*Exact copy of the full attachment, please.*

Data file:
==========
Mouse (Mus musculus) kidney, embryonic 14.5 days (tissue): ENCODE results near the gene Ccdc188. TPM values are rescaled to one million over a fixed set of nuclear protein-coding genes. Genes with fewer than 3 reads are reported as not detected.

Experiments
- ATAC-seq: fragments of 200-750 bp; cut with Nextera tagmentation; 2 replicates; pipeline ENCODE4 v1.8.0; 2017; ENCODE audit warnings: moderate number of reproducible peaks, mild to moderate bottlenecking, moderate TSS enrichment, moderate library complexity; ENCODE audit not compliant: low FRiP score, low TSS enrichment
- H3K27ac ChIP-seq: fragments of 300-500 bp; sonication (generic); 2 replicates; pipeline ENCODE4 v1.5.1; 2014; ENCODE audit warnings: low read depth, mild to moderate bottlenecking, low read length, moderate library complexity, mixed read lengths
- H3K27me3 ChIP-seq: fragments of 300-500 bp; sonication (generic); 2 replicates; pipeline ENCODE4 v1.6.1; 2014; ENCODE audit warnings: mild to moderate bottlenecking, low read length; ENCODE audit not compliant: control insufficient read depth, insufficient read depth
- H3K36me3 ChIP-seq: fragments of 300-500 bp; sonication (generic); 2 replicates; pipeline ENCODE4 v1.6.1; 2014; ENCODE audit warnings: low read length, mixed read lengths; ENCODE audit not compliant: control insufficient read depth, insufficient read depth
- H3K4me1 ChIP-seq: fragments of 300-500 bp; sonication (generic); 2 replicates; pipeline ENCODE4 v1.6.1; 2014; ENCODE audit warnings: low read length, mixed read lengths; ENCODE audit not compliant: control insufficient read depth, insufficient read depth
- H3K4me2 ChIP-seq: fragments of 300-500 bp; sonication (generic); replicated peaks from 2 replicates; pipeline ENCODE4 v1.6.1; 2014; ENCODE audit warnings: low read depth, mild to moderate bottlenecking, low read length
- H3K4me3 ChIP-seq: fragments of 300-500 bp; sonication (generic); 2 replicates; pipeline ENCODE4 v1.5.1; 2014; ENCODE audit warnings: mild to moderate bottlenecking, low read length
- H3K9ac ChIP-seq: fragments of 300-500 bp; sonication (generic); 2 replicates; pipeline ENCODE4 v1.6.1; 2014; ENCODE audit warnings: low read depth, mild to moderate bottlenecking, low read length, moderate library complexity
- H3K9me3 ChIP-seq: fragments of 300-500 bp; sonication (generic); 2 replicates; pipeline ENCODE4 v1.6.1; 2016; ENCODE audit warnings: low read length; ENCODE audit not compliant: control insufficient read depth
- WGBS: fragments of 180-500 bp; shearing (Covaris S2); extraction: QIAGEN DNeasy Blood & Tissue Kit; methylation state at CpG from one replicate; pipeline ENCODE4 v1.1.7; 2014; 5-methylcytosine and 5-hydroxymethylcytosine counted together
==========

Mouse (Mus musculus) kidney, embryonic 14.5 days (tissue): ENCODE results near the gene Ccdc188. TPM values are rescaled to one million over a fixed set of nuclear protein-coding genes. Genes with fewer than 3 reads are reported as not detected.

Experiments
- ATAC-seq: fragments of 200-750 bp; cut with Nextera tagmentation; 2 replicates; pipeline ENCODE4 v1.8.0; 2017; ENCODE audit warnings: moderate number of reproducible peaks, mild to moderate bottlenecking, moderate TSS enrichment, moderate library complexity; ENCODE audit not compliant: low FRiP score, low TSS enrichment
- H3K27ac ChIP-seq: fragments of 300-500 bp; sonication (generic); 2 replicates; pipeline ENCODE4 v1.5.1; 2014; ENCODE audit warnings: low read depth, mild to moderate bottlenecking, low read length, moderate library complexity, mixed read lengths
- H3K27me3 ChIP-seq: fragments of 300-500 bp; sonication (generic); 2 replicates; pipeline ENCODE4 v1.6.1; 2014; ENCODE audit warnings: mild to moderate bottlenecking, low read length; ENCODE audit not compliant: control insufficient read depth, insufficient read depth
- H3K36me3 ChIP-seq: fragments of 300-500 bp; sonication (generic); 2 replicates; pipeline ENCODE4 v1.6.1; 2014; ENCODE audit warnings: low read length, mixed read lengths; ENCODE audit not compliant: control insufficient read depth, insufficient read depth
- H3K4me1 ChIP-seq: fragments of 300-500 bp; sonication (generic); 2 replicates; pipeline ENCODE4 v1.6.1; 2014; ENCODE audit warnings: low read length, mixed read lengths; ENCODE audit not compliant: control insufficient read depth, insufficient read depth
- H3K4me2 ChIP-seq: fragments of 300-500 bp; sonication (generic); replicated peaks from 2 replicates; pipeline ENCODE4 v1.6.1; 2014; ENCODE audit warnings: low read depth, mild to moderate bottlenecking, low read length
- H3K4me3 ChIP-seq: fragments of 300-500 bp; sonication (generic); 2 replicates; pipeline ENCODE4 v1.5.1; 2014; ENCODE audit warnings: mild to moderate bottlenecking, low read length
- H3K9ac ChIP-seq: fragments of 300-500 bp; sonication (generic); 2 replicates; pipeline ENCODE4 v1.6.1; 2014; ENCODE audit warnings: low read depth, mild to moderate bottlenecking, low read length, moderate library complexity
- H3K9me3 ChIP-seq: fragments of 300-500 bp; sonication (generic); 2 replicates; pipeline ENCODE4 v1.6.1; 2016; ENCODE audit warnings: low read length; ENCODE audit not compliant: control insufficient read depth
- WGBS: fragments of 180-500 bp; shearing (Covaris S2); extraction: QIAGEN DNeasy Blood & Tissue Kit; methylation state at CpG from one replicate; pipeline ENCODE4 v1.1.7; 2014; 5-methylcytosine and 5-hydroxymethylcytosine counted together